The Bureau of the Public Debt Tuesday announced the new earnings rate of 2.20% for Series I (for Inflation) savings bonds issued from May 2012 through October 2012.
Series I Bonds, or i-bonds, are a low-risk, liquid savings product. While you own them they earn interest and protect you from inflation. You may purchase I Bonds at TreasuryDirect.gov. As of January 1, 2012, they are no longer available at local financial institutions.
Earnings rates for i-bonds are set each May 1 and November 1. Interest accrues monthly and compounds semiannually. I-bonds held less than five years are subject to a three-month interest penalty. I-bonds have an interest-bearing life of 30 years. When the inflation rate is less than zero, a bond's earnings rate is less than its fixed rate, but the earnings rate is never less than zero.
The composite earnings rate for Series I Savings Bonds is a combination of a fixed rate, which applies for the life of the bond, and the semiannual inflation rate.
The 2.20% composite earnings rate combines a 0.00% fixed rate of return with the 2.20% annualized rate of inflation as measured by the Consumer Price Index for all Urban Consumers (CPI-U). The CPI-U (Table) increased from 226.889 in September 2011 to 229.392 in March 2012, a six-month increase of 1.10%.
Inflation Bond Facts:
- I Bonds earn interest from the first day of their issue month.
- You can redeem them at any time after a twelve-month minimum holding period
- They are an accrual-type security
- They increase in value monthly and the interest is paid when you redeem the bond
- I Bonds are sold at face value; i.e., you pay $50 for a $50 I Bond
- I Bonds grow in value with inflation-indexed earnings for up to 30 years
- If you redeem I Bonds before they're five years old, you will forfeit the three most recent months' interest; at or after 5-years old, you won't be penalized.
- Annual rates compounded semiannually
- Maximum purchase (per calendar year): $10,000 at treasurydirect.gov.
I bond fixed rates are determined each May 1 and November 1. Each fixed rate applies to all I-bonds issued in the six months following the rate determination.
- New Earning Rates for Older I-Bonds
- CPI Table 2000 to March 2012
- Best Time to Buy I Bonds: Near the end of the month. Make sure you leave enough time for funds to clear.
- Best Time to Sell I Bonds: At the start of the month since interest for the prior month is computed on the first of each month. You don't earn interest for fractional months so sell only after the new interest shows up in your account, usually the first of the month.
- I Bond Composite rate = [Fixed rate + (2 x Inflation rate) + (Fixed rate x Inflation rate)]
Higher Rate Alternatives:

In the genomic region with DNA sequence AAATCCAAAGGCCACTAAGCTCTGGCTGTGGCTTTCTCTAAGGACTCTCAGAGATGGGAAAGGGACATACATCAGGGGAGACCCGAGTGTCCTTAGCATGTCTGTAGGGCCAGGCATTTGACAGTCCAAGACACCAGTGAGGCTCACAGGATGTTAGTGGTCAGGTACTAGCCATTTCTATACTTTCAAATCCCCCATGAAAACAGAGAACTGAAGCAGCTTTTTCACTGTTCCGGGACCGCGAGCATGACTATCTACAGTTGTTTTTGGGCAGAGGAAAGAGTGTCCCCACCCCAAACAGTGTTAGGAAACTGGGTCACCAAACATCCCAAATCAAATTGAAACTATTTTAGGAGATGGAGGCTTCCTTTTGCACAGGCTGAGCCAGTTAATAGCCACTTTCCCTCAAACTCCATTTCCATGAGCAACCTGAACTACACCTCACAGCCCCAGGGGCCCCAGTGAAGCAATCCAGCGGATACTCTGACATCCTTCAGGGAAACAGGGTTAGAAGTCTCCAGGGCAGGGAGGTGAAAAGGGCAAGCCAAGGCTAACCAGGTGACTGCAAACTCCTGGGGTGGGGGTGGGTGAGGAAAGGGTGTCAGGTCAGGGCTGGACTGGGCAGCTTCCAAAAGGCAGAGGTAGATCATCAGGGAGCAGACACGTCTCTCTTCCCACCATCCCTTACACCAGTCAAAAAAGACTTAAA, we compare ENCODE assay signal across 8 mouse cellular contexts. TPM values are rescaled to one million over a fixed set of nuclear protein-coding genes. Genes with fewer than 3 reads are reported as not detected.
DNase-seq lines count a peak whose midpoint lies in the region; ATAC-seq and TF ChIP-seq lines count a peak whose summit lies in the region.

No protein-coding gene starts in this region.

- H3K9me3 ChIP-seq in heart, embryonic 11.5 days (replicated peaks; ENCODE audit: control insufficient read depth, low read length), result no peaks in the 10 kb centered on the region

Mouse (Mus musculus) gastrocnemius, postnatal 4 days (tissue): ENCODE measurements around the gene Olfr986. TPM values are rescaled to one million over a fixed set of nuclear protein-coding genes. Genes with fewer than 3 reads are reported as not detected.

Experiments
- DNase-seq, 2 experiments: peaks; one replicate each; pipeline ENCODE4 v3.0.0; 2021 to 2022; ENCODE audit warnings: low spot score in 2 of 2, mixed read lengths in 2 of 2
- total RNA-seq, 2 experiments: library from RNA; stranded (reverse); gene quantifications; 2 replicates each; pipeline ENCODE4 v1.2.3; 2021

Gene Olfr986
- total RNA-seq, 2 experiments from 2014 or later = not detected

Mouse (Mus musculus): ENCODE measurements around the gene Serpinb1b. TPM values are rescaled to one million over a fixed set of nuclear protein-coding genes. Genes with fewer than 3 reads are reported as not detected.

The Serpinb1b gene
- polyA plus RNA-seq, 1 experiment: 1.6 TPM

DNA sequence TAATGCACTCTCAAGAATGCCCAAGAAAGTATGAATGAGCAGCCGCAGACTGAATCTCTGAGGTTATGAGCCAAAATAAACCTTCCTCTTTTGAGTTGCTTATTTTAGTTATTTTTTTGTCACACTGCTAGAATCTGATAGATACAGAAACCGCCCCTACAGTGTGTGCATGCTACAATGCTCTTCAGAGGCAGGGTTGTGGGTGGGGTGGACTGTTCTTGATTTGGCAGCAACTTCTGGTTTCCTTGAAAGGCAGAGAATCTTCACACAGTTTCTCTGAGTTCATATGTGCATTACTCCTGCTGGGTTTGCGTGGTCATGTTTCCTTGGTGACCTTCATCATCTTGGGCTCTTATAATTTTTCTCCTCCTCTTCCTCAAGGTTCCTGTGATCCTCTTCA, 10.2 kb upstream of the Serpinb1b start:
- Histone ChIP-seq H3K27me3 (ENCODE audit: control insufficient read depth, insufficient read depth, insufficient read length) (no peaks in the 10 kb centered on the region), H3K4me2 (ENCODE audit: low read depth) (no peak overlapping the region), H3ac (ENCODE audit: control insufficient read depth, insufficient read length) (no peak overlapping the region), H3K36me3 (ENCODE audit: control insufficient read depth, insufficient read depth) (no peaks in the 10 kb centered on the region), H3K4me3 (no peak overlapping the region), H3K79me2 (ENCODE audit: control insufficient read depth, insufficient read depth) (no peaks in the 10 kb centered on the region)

Currently, you can only invest $10,000 a year into I bonds per Social Security number. You can get a higher base rate with individual 20-year and 30-year TIPS (Treasury Inflation Protected Securities) with no limit on how much to invest. Unlike I-Bonds, TIPS are not tax deferred so they are best for IRA and 401K accounts. You can also buy the TIP exchange traded fund if you want simplicity for a fee of 0.20% a year. Be careful with the TIPS funds as they may pay a negative real rate after expenses for their given duration. I'd rather not pay a fee of any type, especially with interest rates so low. I buy new issue individual TIPS at my broker for no fees at all.
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Other alternatives with low expenses that pay higher current interest rates are bond ETFs. These are my favorites:
|Ticker||Bond ETF Name||Price $||Yield %|
|AGG||iShares Barclays Aggregate Bond||110.33||3.54|
|BND||Vanguard Total Bond Market ETF||83.61||3.51|
|LAG||SPDR Barclays Capital Aggregate Bond||58.20||3.16|
|SCHZ||Schwab U.S. Aggregate Bond ETF||51.90||-|
|TIP||iShares Barclays TIPS Bond||119.04||2.48|
These all have interest rate risk. That means if interest rates go up then their NAV (net asset value) will probably go down.
Zero Risk Alternatives
Series I bonds don't go down in value and they are fully guaranteed by the US Government. At the very worst case, they will earn zero interest during any periods of deflation. Other 100% safe alternatives are FDIC savings accounts and CDs. Today you are lucky to get about 1% in FDIC savings accounts. See Best Savings Account Rate Survey for a survey of recent rates.
Note, individual TIPS held to maturity also have zero risk since you will always get your principal back and you keep the interest they earn.
Disclosure: I own Series I Bonds in my personal account with base rates between 0.0% and 3.00%. That means I get as much as 3.00% if inflation falls to zero percent! Thus, I have no plans to sell these 3.00% i-Bonds until they stop paying interest in 2031 or I see a chance for deflation greater than their base rates. I own individual TIPS in my ROTH and regular IRAs bought when base rates were much higher so I'm in no hurry to sell those either. I am long individual TIPS, not the ETF TIP that has a management fee.